U.S. Special Operations Command Bought Tiny Drones It Knew Didn’t Work
The Puma couldn’t pass tests, but the Pentagon paid for it, anyway
by MATTHEW GAULT
The Pentagon loves drones — and not just the U.S. Air Force’s deadly Reapers and Predators. U.S. forces field all kinds of drones, from the large flying kill-’bots to fist-size surveillance droids.
America’s Special Operations Forces are no different. The commandos use small hand-launched drones for battlefield surveillance, intelligence and reconnaissance. The drones save time and lives. They’re great … when they work.
AeroVironment’s RQ-20A Puma AE doesn’t work so well. The small, hand-thrown drone looks like a model plane with a fancy camera attached to the bottom. Outwardly, it’s not unlike the hundreds of commercial drones available on store shelves the world over.
Except it kinda sucks. But that didn’t stop the Pentagon from buying it.
U.S. Special Operation Forces tested the drone a few years ago, with the intention of buying several dozen copies if the design met commandos’ needs.
It didn’t. One tester reported that the Puma was “cumbersome and lacked durability for employment in realistic operating conditions.” In the views of several other testers, the Puma couldn’t land in high winds, weighed too much and sported a low-quality camera.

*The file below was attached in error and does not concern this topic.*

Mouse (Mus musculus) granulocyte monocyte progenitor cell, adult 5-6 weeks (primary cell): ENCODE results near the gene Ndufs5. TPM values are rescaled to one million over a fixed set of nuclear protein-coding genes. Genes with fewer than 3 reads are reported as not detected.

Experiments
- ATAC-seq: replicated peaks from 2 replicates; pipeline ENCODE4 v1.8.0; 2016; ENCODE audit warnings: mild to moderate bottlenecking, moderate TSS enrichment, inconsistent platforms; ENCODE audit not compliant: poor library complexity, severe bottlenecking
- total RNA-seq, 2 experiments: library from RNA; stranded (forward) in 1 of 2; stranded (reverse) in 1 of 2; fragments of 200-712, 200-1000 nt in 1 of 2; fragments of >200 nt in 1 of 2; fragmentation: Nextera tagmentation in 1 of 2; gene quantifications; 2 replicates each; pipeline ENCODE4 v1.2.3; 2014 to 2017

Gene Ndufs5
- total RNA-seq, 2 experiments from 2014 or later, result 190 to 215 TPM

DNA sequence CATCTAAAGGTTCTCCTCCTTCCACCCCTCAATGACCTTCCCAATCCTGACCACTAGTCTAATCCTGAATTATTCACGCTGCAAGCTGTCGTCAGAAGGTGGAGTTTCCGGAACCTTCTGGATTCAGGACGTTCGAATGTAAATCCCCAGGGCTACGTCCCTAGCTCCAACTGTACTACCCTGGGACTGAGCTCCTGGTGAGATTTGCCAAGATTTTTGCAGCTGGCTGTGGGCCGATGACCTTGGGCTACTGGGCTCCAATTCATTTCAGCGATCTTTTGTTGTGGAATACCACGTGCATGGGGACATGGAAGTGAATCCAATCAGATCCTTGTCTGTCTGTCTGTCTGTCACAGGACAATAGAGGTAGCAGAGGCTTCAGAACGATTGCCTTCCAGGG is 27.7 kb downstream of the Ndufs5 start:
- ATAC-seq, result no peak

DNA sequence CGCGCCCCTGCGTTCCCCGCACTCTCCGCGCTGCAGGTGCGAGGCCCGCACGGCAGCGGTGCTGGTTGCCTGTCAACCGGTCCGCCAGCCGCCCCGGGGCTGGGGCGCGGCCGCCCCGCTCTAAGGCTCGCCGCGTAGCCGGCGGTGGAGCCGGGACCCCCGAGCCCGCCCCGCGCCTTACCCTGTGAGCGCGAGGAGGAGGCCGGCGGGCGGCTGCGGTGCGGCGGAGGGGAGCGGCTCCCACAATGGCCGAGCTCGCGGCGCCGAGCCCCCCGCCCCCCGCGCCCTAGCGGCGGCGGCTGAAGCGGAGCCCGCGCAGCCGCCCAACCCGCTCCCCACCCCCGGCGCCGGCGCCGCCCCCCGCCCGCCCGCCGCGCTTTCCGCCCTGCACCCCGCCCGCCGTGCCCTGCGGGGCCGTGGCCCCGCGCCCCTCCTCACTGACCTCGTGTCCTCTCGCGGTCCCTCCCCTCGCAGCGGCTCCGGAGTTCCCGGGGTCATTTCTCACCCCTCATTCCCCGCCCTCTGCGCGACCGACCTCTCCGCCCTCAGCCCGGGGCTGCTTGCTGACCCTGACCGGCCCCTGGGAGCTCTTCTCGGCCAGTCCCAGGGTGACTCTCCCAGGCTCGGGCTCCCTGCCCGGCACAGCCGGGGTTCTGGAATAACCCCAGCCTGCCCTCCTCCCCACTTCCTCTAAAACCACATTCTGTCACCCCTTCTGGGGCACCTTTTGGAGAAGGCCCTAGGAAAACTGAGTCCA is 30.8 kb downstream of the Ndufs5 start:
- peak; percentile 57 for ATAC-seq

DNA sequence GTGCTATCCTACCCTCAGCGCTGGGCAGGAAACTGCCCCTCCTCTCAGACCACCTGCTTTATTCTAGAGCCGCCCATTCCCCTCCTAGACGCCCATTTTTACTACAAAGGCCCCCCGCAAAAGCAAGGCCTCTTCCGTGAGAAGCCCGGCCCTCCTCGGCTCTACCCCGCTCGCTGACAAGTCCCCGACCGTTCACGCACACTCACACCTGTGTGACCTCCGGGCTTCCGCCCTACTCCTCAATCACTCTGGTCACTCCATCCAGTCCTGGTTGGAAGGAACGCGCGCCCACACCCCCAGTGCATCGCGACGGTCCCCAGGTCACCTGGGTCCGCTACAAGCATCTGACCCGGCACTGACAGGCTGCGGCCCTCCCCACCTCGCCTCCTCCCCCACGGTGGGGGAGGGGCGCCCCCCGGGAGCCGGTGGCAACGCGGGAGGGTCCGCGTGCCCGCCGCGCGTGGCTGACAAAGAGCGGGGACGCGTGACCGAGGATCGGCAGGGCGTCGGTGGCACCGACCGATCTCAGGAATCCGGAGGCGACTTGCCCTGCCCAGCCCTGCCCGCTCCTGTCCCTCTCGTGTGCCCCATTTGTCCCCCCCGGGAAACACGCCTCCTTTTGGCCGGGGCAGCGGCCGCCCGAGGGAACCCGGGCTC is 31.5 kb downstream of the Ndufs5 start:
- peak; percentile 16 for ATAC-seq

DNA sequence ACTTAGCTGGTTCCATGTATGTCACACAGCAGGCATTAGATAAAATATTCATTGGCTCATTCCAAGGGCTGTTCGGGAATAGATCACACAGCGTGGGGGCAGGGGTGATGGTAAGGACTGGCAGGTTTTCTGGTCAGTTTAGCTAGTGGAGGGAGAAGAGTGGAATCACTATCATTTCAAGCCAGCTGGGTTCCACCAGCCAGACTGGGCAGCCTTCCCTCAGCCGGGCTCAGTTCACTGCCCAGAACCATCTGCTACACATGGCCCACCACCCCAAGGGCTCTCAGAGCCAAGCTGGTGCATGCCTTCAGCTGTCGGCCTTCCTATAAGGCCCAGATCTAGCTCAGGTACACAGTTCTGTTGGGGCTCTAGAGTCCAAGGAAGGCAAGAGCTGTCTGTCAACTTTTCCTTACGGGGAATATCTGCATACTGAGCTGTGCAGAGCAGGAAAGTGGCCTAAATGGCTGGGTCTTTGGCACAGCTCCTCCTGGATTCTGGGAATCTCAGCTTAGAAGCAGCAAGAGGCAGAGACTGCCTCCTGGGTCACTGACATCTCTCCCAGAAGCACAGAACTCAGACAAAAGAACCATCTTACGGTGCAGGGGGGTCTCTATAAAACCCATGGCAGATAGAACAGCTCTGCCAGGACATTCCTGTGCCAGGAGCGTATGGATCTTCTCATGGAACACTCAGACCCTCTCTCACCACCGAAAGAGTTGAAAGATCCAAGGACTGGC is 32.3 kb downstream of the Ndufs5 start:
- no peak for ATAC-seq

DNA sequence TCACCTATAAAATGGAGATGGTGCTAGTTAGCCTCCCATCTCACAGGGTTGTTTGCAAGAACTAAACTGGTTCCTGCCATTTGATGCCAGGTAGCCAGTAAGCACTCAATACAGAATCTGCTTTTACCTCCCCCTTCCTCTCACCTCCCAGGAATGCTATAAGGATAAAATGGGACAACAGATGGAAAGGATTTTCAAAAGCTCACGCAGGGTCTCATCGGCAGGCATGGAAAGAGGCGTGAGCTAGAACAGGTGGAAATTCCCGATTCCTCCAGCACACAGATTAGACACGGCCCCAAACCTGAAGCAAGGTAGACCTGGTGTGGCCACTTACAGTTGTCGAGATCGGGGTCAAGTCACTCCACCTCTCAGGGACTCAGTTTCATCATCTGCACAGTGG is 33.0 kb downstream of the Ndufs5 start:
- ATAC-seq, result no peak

Strange then, that U.S. Special Operations Command bought 41 Pumas in September 2014 — and plans to spend another $35 million on additional copies through 2019.
And no one can explain why. A February 2015 report from the Department of Defense Inspector General that War Is Boring acquired via the Freedom of Information Act outlines the commandos’ Puma-problems.
When Special Operations Forces need a piece of specialty equipment such as a loudspeaker, vehicle armor or drone, it runs candidates through rigorous testing to ensure the equipment meets requirements. Supplies that don’t pass the test don’t get used. Except for the AeroVironment RQ-20A Puma AE, for some reason.